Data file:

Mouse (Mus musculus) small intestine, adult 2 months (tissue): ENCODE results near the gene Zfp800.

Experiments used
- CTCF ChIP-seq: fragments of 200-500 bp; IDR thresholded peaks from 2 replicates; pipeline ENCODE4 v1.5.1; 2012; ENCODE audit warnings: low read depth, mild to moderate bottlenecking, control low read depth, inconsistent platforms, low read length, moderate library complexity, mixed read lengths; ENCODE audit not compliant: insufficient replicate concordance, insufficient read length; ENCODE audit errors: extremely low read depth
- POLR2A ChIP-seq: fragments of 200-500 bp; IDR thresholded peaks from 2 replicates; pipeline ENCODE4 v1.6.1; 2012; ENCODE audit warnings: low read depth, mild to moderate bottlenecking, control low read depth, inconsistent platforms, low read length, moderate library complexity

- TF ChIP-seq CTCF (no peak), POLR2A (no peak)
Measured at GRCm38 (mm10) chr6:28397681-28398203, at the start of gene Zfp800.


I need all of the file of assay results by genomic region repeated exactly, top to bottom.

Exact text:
Mouse (Mus musculus) small intestine, adult 2 months (tissue): ENCODE results near the gene Zfp800.

Experiments used
- CTCF ChIP-seq: fragments of 200-500 bp; IDR thresholded peaks from 2 replicates; pipeline ENCODE4 v1.5.1; 2012; ENCODE audit warnings: low read depth, mild to moderate bottlenecking, control low read depth, inconsistent platforms, low read length, moderate library complexity, mixed read lengths; ENCODE audit not compliant: insufficient replicate concordance, insufficient read length; ENCODE audit errors: extremely low read depth
- POLR2A ChIP-seq: fragments of 200-500 bp; IDR thresholded peaks from 2 replicates; pipeline ENCODE4 v1.6.1; 2012; ENCODE audit warnings: low read depth, mild to moderate bottlenecking, control low read depth, inconsistent platforms, low read length, moderate library complexity

- TF ChIP-seq CTCF (no peak), POLR2A (no peak)
Measured at GRCm38 (mm10) chr6:28397681-28398203, at the start of gene Zfp800.